# Probabilistic action selection in pursuit algorithm

In the Pursuit algorithm (to balance exploration and exploitation), the greedy action has a probability say $$p_1$$ (updated every episode) of being selected, while the rest have a probability $$p_2$$ (updated every episode) of being selected.

Could you please show me an example code (Python) on how to enforce such conditional probabilistic picking?

• numpy.random.choice lets you do weighted random choice, study the docs for more info. – Brale Jul 19 '19 at 9:04
• numpy.random.choice expects a probability distribution such that if the probability of picking the elements are added individually, it would sum to 1. But in this one, a particular value in the list has a probability say p =0.7 while all the rest have p = 0.3. If you try numpy.random.choice, it returns an error since the distribution is greater than 1. – EArwa Jul 19 '19 at 10:14
• action probabilities need to sum up to 1. You cannot have probability higher than 1. You misunderstood the part about picking other actions. If greedy action is picked with probability of 0.7 then other actions together have probability 0.3 of being picked, meaning each other action has probability of $\frac{0.3}{n-1}$ of being picked. – Brale Jul 19 '19 at 10:20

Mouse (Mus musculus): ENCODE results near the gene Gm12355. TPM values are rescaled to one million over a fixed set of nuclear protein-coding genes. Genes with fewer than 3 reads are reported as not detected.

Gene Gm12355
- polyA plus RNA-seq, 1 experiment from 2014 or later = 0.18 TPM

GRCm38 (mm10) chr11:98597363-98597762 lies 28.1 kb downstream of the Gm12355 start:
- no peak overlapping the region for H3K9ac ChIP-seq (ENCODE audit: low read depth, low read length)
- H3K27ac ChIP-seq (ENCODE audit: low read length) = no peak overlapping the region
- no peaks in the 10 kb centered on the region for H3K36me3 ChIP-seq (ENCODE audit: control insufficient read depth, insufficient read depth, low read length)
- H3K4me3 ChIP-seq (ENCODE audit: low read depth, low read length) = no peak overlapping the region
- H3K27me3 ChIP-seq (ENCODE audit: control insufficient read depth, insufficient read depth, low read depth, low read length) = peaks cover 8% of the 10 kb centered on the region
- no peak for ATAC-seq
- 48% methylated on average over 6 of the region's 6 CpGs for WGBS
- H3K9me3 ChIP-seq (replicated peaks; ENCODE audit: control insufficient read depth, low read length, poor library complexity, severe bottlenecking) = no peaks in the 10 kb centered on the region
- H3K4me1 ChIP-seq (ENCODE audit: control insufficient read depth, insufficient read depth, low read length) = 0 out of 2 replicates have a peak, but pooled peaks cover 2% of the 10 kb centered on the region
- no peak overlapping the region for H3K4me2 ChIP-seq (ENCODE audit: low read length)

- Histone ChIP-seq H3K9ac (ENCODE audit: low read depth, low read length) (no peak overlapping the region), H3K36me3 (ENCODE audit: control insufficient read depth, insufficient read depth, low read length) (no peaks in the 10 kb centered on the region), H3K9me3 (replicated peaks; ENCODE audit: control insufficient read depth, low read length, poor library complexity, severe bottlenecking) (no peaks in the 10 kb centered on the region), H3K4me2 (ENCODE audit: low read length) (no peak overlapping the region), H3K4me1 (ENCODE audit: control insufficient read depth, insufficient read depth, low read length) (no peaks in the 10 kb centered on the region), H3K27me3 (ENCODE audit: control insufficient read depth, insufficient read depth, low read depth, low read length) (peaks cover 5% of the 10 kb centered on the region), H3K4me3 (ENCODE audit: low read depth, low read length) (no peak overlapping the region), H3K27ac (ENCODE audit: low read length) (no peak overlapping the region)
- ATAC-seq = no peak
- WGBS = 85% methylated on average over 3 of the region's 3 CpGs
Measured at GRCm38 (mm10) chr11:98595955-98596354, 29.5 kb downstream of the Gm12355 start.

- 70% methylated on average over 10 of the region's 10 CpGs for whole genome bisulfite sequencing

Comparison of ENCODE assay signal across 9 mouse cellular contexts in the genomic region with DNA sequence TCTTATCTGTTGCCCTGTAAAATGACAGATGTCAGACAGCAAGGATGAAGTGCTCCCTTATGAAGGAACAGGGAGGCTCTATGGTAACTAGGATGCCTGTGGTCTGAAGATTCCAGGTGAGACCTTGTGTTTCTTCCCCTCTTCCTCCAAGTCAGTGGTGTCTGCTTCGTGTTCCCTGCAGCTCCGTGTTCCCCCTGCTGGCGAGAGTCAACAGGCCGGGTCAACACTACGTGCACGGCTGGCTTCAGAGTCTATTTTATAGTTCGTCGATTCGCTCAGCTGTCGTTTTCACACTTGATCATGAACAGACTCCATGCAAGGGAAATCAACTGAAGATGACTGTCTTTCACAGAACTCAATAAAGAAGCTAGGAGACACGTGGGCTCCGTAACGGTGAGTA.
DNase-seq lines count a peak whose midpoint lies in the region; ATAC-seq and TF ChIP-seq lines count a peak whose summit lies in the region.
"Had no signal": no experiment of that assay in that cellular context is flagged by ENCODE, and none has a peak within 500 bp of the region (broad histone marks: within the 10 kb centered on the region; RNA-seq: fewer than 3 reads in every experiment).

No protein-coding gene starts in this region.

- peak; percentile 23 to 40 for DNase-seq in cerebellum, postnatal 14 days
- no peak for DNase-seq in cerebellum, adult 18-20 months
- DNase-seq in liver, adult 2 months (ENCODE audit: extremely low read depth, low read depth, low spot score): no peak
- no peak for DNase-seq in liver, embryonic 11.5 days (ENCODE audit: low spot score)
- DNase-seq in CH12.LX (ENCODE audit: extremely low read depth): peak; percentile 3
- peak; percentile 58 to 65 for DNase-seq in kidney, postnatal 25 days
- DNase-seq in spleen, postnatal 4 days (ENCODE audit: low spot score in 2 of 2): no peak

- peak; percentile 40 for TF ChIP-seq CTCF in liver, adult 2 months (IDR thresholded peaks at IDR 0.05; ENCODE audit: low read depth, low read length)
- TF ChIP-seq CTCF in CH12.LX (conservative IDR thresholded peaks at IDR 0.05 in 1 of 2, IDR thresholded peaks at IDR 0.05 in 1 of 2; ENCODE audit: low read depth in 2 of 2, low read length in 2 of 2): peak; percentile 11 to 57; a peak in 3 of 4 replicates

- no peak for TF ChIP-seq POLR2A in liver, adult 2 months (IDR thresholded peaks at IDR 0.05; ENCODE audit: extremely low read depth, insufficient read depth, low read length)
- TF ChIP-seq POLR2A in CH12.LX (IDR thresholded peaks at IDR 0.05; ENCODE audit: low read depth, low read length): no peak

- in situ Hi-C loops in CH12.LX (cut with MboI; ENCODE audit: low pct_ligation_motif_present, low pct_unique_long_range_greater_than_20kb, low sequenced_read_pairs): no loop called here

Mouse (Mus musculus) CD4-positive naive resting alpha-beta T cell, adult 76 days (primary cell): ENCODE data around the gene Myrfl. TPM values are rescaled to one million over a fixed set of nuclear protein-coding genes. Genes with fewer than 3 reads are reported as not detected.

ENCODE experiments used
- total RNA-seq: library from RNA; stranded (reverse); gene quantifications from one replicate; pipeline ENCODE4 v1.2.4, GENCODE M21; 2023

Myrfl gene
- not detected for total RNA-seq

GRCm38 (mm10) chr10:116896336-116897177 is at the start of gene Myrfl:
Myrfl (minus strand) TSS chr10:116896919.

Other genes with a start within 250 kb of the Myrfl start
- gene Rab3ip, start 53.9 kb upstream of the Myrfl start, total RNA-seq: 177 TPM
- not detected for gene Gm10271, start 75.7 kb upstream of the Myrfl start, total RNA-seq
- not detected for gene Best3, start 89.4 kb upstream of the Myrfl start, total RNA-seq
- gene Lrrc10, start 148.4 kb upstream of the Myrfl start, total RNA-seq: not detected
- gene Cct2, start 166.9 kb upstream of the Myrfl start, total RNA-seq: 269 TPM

• also in pursuit algorithm its not guaranteed that other non greedy actions have same probability of being picked, probabilities are updated each on their own, but all action probabilities always need to sum up to 1 – Brale Jul 19 '19 at 10:21
• Okay, so assuming I did say N pickings (for N sufficiently large), and say the greedy action is picked n1 times while the rest picked n2 times; will I get n1/N = 0.7 and n2/N = 0.3? – EArwa Jul 19 '19 at 12:53

If I am understanding your question properly, you could use something like the following:

import numpy as np
p1 = 0.1
if np.random.rand() < p1:
action = 'greedy'
else:
action = np.random.choice(['other_policy1', 'other_policy2', 'other_policy3'])

return action


• Okay, what I have is like a list of actions say x = [1, 5, 6, 7, 8, 9, 10], and let us say the greatest element in the list has a probability p = 0.7 of being picked and all the rest have a probability p = 0.3 of being picked. – EArwa Jul 19 '19 at 10:12
• what do you mean by greatest? It could be that you have a list of actions, and each action has a probability of being picked  actions = [1,3,4] np.random.choice(actions, p=[0.7, 0.15, 0.15])  If by greatest you mean the greatest value (in your example, 10), then you could use  greatest_element = np.max(x) if np.random.rand() < 0.7: action = greatest_element else: action = np.random.choice(list(set(a) - {greatest_element}))  – yahiaelgamal Jul 19 '19 at 16:05
• Like in the list, the greatest element is 10. – EArwa Jul 19 '19 at 16:07
• docs.scipy.org/doc/numpy/reference/generated/… generates a random number between 0-1 – yahiaelgamal Jul 19 '19 at 16:14
• I highly recommended reviewing basic probability theory in order to avoid being deceived by randomness. – yahiaelgamal Jul 21 '19 at 17:45